The UK Government introduced an Energy Price Guarantee (EPG) to cap gas and electricity unit rates, complemented by a payment of £400 for all households. The combination of these measures meant that the median annual bill was effectively £2,100 [5] until April 2023.

Regular and additional payments to certain households on the basis of age and/or receipt of particular benefits were also made in 2022-2023 by the UK Government. [6] Further regular and additional payments on top of those above were made to targeted groups by the Scottish Government. [7] [8] [9] [10].

In March 2023, the UK Government announced the continuation of the EPG at the £2,500 pa level, following lobbying by a wide range of organisations include SEIC members [11], together with an extension of targeted support. [12] However, the end of the universal EBSS means that the bills paid by most consumers will rise. While Ofgem has announced that the price cap will be set at £2,074 from the start of July [13], this will still leave many consumers’ bills over the winter of 2023-2024 at levels close to double those of October 2021.

Trends in the experience of energy consumers in Scotland

While the trends in energy prices above show the broad pattern, there was already recognition that some consumers were more likely than others to face challenges in paying
for the energy they need to maintain adequate levels of comfort.

Consumer Scotland has, since spring 2022, commissioned YouGov to carry out a series of polls of energy consumers in Scotland to provide their views of energy affordability and associated issues [14]. In addition, a central function of SEIC has been the provision of detailed updates from frontline advice bodies on the trends they see among their clients in relation to energy.

Survey data shows that across all demographics, energy affordability has declined as prices have risen. Around one-third of all consumers find it difficult, or very difficult pay for energy. In total, just over two-thirds of consumers report that their household is rationing energy.

Both data and front line agency experience demonstrated a very high degree of consensus that those consumers struggling to pay energy bills are more likely to be:

  • Prepayment Meter (PPM) users, who were twice as likely to report affordability issues as those paying by direct debit. In addition, failure of some energy suppliers to follow existing rules on PPM installations and problems with delivery of support payments have been widely covered in the media [15]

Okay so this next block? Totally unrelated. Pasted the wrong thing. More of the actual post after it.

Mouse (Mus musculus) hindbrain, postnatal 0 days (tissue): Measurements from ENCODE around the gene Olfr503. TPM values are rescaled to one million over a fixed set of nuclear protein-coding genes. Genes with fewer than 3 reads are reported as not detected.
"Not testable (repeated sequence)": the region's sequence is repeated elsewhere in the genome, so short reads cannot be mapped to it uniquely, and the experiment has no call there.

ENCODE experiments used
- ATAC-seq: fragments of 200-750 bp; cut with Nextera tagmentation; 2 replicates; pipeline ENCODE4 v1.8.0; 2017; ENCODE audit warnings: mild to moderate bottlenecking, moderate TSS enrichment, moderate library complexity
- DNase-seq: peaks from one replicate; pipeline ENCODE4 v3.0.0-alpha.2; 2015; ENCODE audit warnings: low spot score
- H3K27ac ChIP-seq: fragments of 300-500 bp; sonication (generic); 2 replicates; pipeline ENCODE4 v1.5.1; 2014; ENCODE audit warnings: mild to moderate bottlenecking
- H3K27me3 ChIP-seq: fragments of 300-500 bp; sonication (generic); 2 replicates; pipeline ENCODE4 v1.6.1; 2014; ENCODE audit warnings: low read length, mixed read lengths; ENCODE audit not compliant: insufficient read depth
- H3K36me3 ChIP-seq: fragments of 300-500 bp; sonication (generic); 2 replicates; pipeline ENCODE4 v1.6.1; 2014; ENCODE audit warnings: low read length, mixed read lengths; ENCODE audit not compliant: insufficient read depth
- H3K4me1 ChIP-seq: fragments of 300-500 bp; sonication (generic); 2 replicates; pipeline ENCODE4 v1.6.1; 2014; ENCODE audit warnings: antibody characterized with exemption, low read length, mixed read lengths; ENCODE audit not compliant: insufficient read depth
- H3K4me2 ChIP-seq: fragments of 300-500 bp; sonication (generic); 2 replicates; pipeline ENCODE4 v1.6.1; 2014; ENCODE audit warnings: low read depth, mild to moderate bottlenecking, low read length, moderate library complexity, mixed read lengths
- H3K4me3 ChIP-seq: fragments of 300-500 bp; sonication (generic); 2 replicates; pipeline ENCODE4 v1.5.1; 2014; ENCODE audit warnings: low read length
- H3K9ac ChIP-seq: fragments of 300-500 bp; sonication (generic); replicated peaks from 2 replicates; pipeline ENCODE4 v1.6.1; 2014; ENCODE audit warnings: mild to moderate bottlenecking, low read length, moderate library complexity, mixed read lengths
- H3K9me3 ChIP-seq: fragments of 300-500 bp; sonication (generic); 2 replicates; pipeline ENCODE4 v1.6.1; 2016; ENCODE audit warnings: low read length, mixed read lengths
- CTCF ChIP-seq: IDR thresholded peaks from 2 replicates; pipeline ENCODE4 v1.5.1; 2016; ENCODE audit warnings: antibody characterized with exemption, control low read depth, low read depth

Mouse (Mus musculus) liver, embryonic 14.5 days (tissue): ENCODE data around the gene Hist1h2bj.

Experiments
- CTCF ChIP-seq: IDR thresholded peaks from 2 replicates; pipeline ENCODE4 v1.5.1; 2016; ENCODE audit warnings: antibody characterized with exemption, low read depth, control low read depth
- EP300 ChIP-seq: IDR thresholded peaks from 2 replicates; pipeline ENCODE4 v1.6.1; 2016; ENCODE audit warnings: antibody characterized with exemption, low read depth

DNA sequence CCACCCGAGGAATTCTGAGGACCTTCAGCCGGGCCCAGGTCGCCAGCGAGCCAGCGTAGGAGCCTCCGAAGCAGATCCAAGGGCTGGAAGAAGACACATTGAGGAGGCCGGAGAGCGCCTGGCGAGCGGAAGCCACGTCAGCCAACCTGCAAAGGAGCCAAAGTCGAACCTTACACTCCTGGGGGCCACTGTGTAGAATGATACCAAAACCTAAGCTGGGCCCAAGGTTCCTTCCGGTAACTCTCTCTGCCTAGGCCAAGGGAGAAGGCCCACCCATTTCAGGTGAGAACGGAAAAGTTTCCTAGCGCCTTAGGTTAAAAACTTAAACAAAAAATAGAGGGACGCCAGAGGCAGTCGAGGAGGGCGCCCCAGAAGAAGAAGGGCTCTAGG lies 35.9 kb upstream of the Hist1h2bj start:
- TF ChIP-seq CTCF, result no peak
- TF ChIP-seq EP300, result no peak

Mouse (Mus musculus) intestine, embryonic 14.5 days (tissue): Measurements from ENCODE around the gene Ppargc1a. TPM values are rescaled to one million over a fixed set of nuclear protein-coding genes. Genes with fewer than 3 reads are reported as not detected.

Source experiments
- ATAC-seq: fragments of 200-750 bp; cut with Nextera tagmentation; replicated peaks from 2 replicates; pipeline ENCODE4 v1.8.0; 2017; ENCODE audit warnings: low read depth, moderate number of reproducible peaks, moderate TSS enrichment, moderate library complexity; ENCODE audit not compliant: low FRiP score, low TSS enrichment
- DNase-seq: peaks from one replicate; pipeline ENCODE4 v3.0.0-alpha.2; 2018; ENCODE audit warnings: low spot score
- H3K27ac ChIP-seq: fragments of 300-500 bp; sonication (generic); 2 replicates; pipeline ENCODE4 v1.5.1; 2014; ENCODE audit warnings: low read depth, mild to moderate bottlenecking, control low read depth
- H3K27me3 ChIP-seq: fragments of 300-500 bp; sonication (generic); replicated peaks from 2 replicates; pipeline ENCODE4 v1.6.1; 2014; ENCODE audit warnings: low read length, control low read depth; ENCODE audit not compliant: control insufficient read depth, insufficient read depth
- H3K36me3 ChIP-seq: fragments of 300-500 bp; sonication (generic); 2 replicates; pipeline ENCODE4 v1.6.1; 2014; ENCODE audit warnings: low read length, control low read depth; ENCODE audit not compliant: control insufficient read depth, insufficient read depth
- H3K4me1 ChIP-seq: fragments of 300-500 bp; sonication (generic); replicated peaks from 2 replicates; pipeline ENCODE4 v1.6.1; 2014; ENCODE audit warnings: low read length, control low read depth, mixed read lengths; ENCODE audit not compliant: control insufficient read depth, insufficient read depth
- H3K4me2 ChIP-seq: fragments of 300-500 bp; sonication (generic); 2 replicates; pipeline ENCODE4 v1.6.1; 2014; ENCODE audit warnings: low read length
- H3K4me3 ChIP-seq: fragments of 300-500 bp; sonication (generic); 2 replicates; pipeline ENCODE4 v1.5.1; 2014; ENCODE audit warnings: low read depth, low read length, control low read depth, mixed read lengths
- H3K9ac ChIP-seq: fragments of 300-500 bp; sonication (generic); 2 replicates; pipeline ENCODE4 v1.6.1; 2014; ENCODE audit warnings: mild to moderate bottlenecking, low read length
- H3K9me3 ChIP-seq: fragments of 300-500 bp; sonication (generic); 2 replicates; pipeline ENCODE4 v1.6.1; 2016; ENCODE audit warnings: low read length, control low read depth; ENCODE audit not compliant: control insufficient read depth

• Disabled people, especially those with higher heating needs or dependent on electrically powered medical equipment, for whom affordable energy is an absolute pre-requisite [16]
  • Those on lower incomes, many of whom were already likely to be in or at risk of fuel poverty before recent price rises [17]
  • Electric heating users, whose already higher heating costs have risen further, and whose problems are compounded by time of use tariffs, which generally mean daytime electricity costs are even higher than the current price cap
  • Women are consistently more likely to experience issues with affordability than men

In addition, other groups of consumers are being affected severely, but not necessarily in large numbers – this includes, for example, those living in accommodation where heat, power or both are provided communally. [18]

Consumer Scotland tracking data show that while problems with affordability
worsened considerably between spring 2022 and autumn 2022, the situation had not further declined, at least over the early part of winter 2022-23. This suggests that financial support provided by governments had stabilised circumstances - although at levels which were already causing severe detriment for many consumers.

Further, poor customer service on the part of some energy suppliers is exacerbating the impact of rising prices. Consumer Scotland polling in November 2022 found that less than half (45%) of consumers agreed that ‘their supplier made it easy to contact them’. This proportion had fallen from a comparative figure of 51% in Spring 2022.

Experience of Advice Services

Following from the circumstances described above, all SEIC members reported
significantly increased demand for the front line advice services they provide.

Further, there was universal agreement that: 

  • Clients are presenting with deeper and wider problems – levels of debt are rising, and it is rare for people to be in debt only for energy, with the majority also experiencing financial problems for a wider range of essential goods or services
  • The range of clients affected includes both the groups above historically recognised as at greater risk of fuel poverty, but also those affected for the first time. Among the second group are people in work, with income above benefits thresholds

Poor customer service performance on the part of some – but not all - energy